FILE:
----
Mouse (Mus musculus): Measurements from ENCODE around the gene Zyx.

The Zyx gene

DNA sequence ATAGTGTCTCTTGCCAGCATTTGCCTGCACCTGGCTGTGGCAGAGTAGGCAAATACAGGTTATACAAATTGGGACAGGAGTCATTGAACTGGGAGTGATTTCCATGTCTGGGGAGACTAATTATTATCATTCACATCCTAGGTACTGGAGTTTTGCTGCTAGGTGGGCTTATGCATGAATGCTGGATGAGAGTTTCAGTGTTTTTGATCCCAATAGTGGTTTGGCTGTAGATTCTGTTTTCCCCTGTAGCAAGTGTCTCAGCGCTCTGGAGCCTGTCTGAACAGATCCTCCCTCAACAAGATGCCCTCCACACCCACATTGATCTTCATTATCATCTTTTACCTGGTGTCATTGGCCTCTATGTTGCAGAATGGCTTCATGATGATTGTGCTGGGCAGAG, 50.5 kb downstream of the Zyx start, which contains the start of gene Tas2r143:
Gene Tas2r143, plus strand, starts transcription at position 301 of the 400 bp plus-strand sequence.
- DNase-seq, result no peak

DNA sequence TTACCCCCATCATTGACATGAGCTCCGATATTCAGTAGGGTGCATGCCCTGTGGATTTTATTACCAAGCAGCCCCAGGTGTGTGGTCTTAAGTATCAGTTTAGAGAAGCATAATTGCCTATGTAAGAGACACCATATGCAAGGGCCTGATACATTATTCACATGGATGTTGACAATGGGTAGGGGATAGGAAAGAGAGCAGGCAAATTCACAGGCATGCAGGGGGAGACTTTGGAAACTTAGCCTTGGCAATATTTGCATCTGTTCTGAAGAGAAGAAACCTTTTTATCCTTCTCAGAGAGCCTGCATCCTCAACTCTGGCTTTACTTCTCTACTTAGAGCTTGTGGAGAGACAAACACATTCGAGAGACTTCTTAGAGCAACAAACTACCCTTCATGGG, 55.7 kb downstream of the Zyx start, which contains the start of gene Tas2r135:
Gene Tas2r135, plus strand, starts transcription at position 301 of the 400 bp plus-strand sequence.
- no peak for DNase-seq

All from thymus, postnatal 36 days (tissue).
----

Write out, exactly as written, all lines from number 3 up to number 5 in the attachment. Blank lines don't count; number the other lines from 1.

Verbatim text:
DNA sequence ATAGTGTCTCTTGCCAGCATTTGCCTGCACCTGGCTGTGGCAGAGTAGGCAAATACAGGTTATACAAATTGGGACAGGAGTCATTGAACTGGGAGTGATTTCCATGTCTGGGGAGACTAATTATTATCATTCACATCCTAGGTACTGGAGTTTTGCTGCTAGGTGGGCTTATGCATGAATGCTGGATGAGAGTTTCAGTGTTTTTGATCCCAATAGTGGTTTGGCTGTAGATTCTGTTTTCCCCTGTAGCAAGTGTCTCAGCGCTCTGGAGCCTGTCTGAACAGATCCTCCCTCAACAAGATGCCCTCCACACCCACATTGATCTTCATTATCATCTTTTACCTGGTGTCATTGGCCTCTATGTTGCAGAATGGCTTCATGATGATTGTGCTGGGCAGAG, 50.5 kb downstream of the Zyx start, which contains the start of gene Tas2r143:
Gene Tas2r143, plus strand, starts transcription at position 301 of the 400 bp plus-strand sequence.
- DNase-seq, result no peak